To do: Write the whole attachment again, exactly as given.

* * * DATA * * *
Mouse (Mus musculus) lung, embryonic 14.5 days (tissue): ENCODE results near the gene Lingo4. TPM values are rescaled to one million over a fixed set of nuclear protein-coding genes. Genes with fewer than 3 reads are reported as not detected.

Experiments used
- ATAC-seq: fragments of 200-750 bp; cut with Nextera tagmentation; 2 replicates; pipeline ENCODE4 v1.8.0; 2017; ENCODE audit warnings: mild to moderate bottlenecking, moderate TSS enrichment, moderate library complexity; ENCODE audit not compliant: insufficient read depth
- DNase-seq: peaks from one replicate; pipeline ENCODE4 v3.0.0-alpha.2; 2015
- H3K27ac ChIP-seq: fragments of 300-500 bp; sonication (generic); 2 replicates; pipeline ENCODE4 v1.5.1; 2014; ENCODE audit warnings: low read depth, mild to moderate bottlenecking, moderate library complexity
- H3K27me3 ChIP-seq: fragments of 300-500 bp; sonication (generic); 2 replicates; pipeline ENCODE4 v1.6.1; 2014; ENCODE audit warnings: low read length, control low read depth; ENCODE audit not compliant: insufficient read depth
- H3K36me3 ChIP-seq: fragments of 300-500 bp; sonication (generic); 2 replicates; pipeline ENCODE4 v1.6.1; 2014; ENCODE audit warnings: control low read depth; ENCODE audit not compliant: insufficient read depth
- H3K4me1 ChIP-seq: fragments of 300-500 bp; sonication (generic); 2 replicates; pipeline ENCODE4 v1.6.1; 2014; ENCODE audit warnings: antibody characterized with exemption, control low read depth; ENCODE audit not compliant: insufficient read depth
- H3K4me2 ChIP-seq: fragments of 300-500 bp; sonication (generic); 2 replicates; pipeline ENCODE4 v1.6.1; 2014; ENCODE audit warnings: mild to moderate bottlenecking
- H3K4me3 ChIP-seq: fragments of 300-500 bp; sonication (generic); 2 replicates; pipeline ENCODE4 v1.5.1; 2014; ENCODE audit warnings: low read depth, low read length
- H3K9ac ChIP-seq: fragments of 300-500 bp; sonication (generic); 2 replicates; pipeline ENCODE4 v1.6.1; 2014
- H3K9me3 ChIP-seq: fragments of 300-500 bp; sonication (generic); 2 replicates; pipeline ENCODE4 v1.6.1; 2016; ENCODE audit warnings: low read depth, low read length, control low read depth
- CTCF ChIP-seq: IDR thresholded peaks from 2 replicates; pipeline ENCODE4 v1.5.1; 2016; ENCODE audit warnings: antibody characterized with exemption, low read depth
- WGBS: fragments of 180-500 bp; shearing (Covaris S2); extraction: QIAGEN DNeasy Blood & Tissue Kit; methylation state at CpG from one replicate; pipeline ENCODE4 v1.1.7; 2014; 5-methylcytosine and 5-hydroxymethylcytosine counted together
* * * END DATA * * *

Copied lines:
Mouse (Mus musculus) lung, embryonic 14.5 days (tissue): ENCODE results near the gene Lingo4. TPM values are rescaled to one million over a fixed set of nuclear protein-coding genes. Genes with fewer than 3 reads are reported as not detected.

Experiments used
- ATAC-seq: fragments of 200-750 bp; cut with Nextera tagmentation; 2 replicates; pipeline ENCODE4 v1.8.0; 2017; ENCODE audit warnings: mild to moderate bottlenecking, moderate TSS enrichment, moderate library complexity; ENCODE audit not compliant: insufficient read depth
- DNase-seq: peaks from one replicate; pipeline ENCODE4 v3.0.0-alpha.2; 2015
- H3K27ac ChIP-seq: fragments of 300-500 bp; sonication (generic); 2 replicates; pipeline ENCODE4 v1.5.1; 2014; ENCODE audit warnings: low read depth, mild to moderate bottlenecking, moderate library complexity
- H3K27me3 ChIP-seq: fragments of 300-500 bp; sonication (generic); 2 replicates; pipeline ENCODE4 v1.6.1; 2014; ENCODE audit warnings: low read length, control low read depth; ENCODE audit not compliant: insufficient read depth
- H3K36me3 ChIP-seq: fragments of 300-500 bp; sonication (generic); 2 replicates; pipeline ENCODE4 v1.6.1; 2014; ENCODE audit warnings: control low read depth; ENCODE audit not compliant: insufficient read depth
- H3K4me1 ChIP-seq: fragments of 300-500 bp; sonication (generic); 2 replicates; pipeline ENCODE4 v1.6.1; 2014; ENCODE audit warnings: antibody characterized with exemption, control low read depth; ENCODE audit not compliant: insufficient read depth
- H3K4me2 ChIP-seq: fragments of 300-500 bp; sonication (generic); 2 replicates; pipeline ENCODE4 v1.6.1; 2014; ENCODE audit warnings: mild to moderate bottlenecking
- H3K4me3 ChIP-seq: fragments of 300-500 bp; sonication (generic); 2 replicates; pipeline ENCODE4 v1.5.1; 2014; ENCODE audit warnings: low read depth, low read length
- H3K9ac ChIP-seq: fragments of 300-500 bp; sonication (generic); 2 replicates; pipeline ENCODE4 v1.6.1; 2014
- H3K9me3 ChIP-seq: fragments of 300-500 bp; sonication (generic); 2 replicates; pipeline ENCODE4 v1.6.1; 2016; ENCODE audit warnings: low read depth, low read length, control low read depth
- CTCF ChIP-seq: IDR thresholded peaks from 2 replicates; pipeline ENCODE4 v1.5.1; 2016; ENCODE audit warnings: antibody characterized with exemption, low read depth
- WGBS: fragments of 180-500 bp; shearing (Covaris S2); extraction: QIAGEN DNeasy Blood & Tissue Kit; methylation state at CpG from one replicate; pipeline ENCODE4 v1.1.7; 2014; 5-methylcytosine and 5-hydroxymethylcytosine counted together